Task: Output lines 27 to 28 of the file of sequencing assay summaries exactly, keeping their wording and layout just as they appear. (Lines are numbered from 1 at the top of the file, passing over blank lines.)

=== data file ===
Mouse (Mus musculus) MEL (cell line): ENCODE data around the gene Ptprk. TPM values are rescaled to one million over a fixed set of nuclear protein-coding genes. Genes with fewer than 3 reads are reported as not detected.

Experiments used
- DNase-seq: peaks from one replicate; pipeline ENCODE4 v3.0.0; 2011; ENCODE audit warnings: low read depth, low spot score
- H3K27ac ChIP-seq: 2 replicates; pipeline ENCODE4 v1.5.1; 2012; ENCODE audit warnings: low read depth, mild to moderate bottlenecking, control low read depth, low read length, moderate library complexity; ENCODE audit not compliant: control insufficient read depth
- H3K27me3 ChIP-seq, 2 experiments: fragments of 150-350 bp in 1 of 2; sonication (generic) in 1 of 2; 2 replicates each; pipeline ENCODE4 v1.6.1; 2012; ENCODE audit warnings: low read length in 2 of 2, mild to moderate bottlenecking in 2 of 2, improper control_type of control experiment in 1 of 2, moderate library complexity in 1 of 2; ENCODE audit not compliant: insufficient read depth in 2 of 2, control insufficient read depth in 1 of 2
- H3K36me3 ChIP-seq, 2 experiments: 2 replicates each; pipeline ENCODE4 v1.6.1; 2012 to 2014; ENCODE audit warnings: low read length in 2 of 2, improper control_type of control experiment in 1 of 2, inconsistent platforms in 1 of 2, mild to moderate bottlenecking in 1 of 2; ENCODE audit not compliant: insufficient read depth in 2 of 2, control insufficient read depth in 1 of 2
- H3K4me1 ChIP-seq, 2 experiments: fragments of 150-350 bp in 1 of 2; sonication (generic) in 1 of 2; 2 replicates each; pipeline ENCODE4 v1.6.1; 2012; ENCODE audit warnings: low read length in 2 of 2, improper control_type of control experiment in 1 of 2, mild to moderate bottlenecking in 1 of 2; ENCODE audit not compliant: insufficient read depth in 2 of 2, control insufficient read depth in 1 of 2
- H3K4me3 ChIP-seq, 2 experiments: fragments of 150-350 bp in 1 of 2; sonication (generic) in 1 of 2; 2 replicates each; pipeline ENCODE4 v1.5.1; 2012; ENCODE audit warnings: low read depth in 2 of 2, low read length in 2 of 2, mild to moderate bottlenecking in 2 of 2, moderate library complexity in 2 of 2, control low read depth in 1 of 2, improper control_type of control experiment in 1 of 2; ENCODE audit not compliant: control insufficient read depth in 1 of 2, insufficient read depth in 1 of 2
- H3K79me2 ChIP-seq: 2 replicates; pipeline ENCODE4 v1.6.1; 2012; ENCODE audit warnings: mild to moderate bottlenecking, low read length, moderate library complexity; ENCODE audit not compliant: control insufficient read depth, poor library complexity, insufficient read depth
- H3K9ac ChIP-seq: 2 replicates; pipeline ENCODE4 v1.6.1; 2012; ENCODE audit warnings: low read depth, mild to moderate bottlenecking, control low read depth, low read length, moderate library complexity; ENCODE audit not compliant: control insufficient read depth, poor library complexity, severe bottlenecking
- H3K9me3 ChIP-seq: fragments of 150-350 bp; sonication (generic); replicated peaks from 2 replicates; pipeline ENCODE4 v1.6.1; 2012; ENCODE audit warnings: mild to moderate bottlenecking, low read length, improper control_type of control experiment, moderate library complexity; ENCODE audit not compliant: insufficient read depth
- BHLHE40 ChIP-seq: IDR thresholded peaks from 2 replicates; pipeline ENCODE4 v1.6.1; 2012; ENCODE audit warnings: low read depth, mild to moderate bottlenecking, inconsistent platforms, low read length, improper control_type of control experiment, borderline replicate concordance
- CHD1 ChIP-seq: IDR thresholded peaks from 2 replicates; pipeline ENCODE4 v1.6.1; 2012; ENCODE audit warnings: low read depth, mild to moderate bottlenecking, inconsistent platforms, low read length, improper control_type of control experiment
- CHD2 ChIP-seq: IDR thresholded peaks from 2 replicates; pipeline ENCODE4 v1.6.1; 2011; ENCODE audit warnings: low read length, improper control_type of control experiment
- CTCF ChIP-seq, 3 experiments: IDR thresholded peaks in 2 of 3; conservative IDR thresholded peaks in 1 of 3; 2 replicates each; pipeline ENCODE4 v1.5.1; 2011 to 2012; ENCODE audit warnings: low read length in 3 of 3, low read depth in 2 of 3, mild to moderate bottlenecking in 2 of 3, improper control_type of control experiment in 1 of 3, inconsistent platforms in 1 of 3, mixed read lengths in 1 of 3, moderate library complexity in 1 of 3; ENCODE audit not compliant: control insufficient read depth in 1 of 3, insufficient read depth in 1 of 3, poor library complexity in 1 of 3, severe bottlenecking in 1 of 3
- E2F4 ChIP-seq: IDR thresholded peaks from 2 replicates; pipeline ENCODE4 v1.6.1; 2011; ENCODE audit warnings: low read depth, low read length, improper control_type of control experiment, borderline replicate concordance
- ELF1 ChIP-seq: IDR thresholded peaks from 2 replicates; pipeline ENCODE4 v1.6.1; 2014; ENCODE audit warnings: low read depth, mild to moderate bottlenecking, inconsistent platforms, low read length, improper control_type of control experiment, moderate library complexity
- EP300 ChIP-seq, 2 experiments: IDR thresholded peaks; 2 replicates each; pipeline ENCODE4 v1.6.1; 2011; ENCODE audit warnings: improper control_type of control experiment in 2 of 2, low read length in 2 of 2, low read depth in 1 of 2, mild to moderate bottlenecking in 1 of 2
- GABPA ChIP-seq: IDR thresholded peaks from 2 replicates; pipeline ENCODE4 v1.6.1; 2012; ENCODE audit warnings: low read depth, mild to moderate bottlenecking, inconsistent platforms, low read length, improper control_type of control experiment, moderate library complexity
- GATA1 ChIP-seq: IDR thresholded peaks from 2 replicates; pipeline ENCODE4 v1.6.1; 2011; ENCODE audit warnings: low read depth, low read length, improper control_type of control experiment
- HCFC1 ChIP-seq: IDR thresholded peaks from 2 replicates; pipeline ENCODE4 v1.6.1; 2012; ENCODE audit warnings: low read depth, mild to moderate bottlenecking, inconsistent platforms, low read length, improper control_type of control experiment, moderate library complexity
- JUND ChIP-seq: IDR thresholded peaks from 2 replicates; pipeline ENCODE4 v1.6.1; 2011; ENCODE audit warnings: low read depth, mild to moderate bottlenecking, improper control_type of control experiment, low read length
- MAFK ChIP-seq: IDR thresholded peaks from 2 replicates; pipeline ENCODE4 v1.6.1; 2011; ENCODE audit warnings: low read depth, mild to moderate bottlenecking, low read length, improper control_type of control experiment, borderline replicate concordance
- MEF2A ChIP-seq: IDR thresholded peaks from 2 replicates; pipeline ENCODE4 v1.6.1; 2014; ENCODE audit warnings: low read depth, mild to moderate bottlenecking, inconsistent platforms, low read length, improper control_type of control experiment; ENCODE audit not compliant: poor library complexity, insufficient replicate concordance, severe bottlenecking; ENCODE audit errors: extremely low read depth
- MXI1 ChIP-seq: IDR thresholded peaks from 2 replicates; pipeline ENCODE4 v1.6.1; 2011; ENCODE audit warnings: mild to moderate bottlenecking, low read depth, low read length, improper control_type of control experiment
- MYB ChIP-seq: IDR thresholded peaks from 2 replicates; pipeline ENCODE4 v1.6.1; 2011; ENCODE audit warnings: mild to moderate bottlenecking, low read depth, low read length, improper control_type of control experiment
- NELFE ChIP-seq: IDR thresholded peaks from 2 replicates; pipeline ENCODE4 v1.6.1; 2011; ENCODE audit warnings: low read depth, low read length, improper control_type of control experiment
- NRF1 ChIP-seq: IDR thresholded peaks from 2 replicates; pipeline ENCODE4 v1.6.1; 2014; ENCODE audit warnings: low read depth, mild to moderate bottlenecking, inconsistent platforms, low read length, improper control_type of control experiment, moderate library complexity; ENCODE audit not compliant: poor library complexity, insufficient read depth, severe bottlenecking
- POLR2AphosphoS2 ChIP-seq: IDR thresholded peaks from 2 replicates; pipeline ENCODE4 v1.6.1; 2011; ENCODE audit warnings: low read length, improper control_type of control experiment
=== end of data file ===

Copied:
- NELFE ChIP-seq: IDR thresholded peaks from 2 replicates; pipeline ENCODE4 v1.6.1; 2011; ENCODE audit warnings: low read depth, low read length, improper control_type of control experiment
- NRF1 ChIP-seq: IDR thresholded peaks from 2 replicates; pipeline ENCODE4 v1.6.1; 2014; ENCODE audit warnings: low read depth, mild to moderate bottlenecking, inconsistent platforms, low read length, improper control_type of control experiment, moderate library complexity; ENCODE audit not compliant: poor library complexity, insufficient read depth, severe bottlenecking